Only The Crows

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I spent most of the day grappling with long-distance legal professionals over a small remortgage. I cannot summon the energy to detail this, but it has been going on for weeks and has only been necessary because I am too old to secure a mortgage from my bank. I have grown heartily sick of prevaricating, incompetent, and mendacious professionals who are happy to take your money while providing a useless service.

It is thirty years since I last negotiated such a loan. In those days you could walk to an office, speak to a person, and trust that  what you were promised would be done. I don’t think I need tell anyone how it is now, in our progressive, unprincipled, digital age.

ImpatiensDragon Bed

Jackie spent much of the day in the garden where she reshaped and added plants to the Dragon Bed section beside the greenhouse.

By 4.30 p.m., for the sake of my sanity, I was desperately in need of a ride in a motor car. Jackie happily obliged.

Group on beach 1

We began with a look at the sea at Barton. One member of a group on the beach seemed to have brought along a tent;

Man and dog on beach

another man played with his dog;

Couple on bench 1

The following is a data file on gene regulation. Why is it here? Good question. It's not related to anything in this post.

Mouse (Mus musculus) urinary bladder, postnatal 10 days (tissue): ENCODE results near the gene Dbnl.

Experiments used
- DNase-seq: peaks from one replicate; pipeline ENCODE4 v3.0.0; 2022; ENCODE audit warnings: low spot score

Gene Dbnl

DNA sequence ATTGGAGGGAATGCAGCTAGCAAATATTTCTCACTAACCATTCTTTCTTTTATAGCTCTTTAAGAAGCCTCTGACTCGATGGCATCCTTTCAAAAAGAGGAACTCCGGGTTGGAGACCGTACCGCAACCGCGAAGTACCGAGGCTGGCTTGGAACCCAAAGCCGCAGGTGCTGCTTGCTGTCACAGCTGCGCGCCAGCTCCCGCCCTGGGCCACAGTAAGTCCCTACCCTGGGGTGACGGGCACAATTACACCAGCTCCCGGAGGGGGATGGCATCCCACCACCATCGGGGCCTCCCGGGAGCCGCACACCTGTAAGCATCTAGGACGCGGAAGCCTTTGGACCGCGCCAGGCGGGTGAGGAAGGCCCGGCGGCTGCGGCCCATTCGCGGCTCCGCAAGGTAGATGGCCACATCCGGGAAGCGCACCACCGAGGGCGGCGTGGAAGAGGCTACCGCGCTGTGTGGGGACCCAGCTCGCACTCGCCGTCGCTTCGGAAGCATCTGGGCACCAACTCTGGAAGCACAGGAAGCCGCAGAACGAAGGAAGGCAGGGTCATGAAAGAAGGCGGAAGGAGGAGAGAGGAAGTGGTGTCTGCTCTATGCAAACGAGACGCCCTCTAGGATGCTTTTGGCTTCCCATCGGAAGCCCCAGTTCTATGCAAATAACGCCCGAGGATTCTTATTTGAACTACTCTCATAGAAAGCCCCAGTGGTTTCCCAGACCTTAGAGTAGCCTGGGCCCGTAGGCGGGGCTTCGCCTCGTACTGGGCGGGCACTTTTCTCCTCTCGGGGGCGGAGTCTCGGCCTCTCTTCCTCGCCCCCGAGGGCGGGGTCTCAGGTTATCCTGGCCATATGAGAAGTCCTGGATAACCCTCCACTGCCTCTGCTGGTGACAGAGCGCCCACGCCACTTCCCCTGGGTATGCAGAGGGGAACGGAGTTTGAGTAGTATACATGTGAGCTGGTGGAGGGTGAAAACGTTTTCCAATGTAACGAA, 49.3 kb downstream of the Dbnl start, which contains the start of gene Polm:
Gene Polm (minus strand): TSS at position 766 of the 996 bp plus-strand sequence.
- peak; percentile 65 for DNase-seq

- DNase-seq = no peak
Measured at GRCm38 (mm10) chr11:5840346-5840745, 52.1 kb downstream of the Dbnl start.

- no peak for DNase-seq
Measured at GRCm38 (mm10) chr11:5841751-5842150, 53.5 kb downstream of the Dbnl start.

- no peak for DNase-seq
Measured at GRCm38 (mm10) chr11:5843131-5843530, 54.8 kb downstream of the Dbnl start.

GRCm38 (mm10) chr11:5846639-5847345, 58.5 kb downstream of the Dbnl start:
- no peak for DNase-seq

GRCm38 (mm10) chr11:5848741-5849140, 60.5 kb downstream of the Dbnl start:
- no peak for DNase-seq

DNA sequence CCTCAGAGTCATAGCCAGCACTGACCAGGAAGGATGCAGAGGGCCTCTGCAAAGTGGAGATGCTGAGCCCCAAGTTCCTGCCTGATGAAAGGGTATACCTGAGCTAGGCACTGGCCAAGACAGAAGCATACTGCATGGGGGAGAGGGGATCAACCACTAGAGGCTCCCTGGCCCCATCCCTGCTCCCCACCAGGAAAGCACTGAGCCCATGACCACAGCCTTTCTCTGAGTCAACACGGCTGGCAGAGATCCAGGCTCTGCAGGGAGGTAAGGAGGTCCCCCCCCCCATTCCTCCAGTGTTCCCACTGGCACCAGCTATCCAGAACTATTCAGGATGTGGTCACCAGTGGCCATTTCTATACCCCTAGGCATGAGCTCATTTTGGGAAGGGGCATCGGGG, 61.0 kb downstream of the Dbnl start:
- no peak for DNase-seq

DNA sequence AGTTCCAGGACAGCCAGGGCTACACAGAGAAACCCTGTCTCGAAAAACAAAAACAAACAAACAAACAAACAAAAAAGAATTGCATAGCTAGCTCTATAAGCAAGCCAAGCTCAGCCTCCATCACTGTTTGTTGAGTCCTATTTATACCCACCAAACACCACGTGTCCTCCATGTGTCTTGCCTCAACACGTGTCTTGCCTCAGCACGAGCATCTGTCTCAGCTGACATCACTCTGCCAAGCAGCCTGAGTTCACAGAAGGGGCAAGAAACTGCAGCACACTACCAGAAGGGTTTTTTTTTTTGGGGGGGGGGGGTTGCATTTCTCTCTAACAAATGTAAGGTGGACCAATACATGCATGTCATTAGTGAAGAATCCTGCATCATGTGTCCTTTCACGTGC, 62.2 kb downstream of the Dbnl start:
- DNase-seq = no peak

a couple sat together on a bench;

Walkers 1

Walkers,

Man and dog

one with a golden retriever, kept to the path along the clifftop.

Meeting of dog walkers

Whenever a group of dog walkers meet, they swap engaging stories about their pets. Sometimes the animals are not so friendly. Lily was in trouble. She was admonished as being very naughty for nipping one of the others.

Crumbling cliff 1

Cliffs are still crumbling.

Crow 1Crow 2

Only the crows (if they are rooks forgive me – I don’t know the difference)

Crows on crumbling cliff 1

can truly feel safe on them.

As if to prove this statement, one of these took off, and clung precariously to the loose pebbles.

Jogger and beach

Down below a jogger on the beach path

Jogger checking watch

checked her watch without breaking her stride.

Ponies on road 1Ponies on road 2

As we travelled inland, ponies periodically exercised their right to ownership of the roads.

Sunset 1Sunset in wing mirrorSunset 2

Sunset smiled over Roger Penny Way on our return.

Later, The Raj in Old Milton provided our takeaway meal with which Jackie drank Hoegaarden and I finished the malbec.

 

Lunch On The Green

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This morning was spent helping the garden recover from the battering winds. This involved gathering up broken branches; tying up plants, like the rose Summer Wine, that had come adrift; a certain amount of watering; and preparing ground for chrysanthemums and bulbs.

After lunch we deposited another orange bag of cuttings in the recycling centre, and drove along the coast road to Milton on Sea.

Isle of Wight and The Needles 2Isle of Wight and The Needles

When the sun emerged from the rapidly moving clouds The Isle of Wight and The Needles benefited from a bright clear light.

Waves

Waves still rolled thunderously onto the rocks at the water’s edge.

Crumbling cliff

The clifftop had experienced more erosion since my last venture up there a few months ago.

Crumbling cliffs 2

The bricks in the foreground of this image once formed part of a long-gone structure,